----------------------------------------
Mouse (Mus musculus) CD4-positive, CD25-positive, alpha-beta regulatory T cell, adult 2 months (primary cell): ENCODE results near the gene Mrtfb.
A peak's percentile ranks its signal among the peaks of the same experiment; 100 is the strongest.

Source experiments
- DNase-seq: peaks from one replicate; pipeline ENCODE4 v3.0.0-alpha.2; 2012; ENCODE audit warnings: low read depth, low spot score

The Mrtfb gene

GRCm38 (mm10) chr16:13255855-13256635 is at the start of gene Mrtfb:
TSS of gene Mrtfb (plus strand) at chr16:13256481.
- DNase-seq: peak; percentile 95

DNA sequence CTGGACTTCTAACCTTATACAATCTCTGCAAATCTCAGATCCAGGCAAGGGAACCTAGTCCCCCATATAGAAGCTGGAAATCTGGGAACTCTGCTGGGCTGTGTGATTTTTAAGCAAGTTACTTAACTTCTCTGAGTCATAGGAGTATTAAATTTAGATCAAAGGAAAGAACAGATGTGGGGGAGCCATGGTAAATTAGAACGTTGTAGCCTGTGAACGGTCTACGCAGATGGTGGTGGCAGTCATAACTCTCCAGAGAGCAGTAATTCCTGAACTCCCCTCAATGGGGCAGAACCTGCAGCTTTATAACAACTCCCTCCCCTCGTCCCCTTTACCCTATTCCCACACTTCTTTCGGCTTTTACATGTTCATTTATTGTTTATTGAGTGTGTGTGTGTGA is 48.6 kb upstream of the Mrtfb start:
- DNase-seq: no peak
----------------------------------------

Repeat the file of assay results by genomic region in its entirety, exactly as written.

Mouse (Mus musculus) CD4-positive, CD25-positive, alpha-beta regulatory T cell, adult 2 months (primary cell): ENCODE results near the gene Mrtfb.
A peak's percentile ranks its signal among the peaks of the same experiment; 100 is the strongest.

Source experiments
- DNase-seq: peaks from one replicate; pipeline ENCODE4 v3.0.0-alpha.2; 2012; ENCODE audit warnings: low read depth, low spot score

The Mrtfb gene

GRCm38 (mm10) chr16:13255855-13256635 is at the start of gene Mrtfb:
TSS of gene Mrtfb (plus strand) at chr16:13256481.
- DNase-seq: peak; percentile 95

DNA sequence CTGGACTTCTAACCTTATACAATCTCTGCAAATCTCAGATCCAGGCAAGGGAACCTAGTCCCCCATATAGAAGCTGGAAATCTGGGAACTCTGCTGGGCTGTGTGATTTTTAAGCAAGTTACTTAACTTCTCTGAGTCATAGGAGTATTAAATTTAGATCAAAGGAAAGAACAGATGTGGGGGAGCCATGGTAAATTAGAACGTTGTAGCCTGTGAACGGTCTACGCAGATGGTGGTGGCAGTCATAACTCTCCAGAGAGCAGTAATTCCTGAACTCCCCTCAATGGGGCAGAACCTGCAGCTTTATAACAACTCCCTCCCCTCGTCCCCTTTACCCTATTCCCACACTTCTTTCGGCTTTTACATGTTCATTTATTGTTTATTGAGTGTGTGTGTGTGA is 48.6 kb upstream of the Mrtfb start:
- DNase-seq: no peak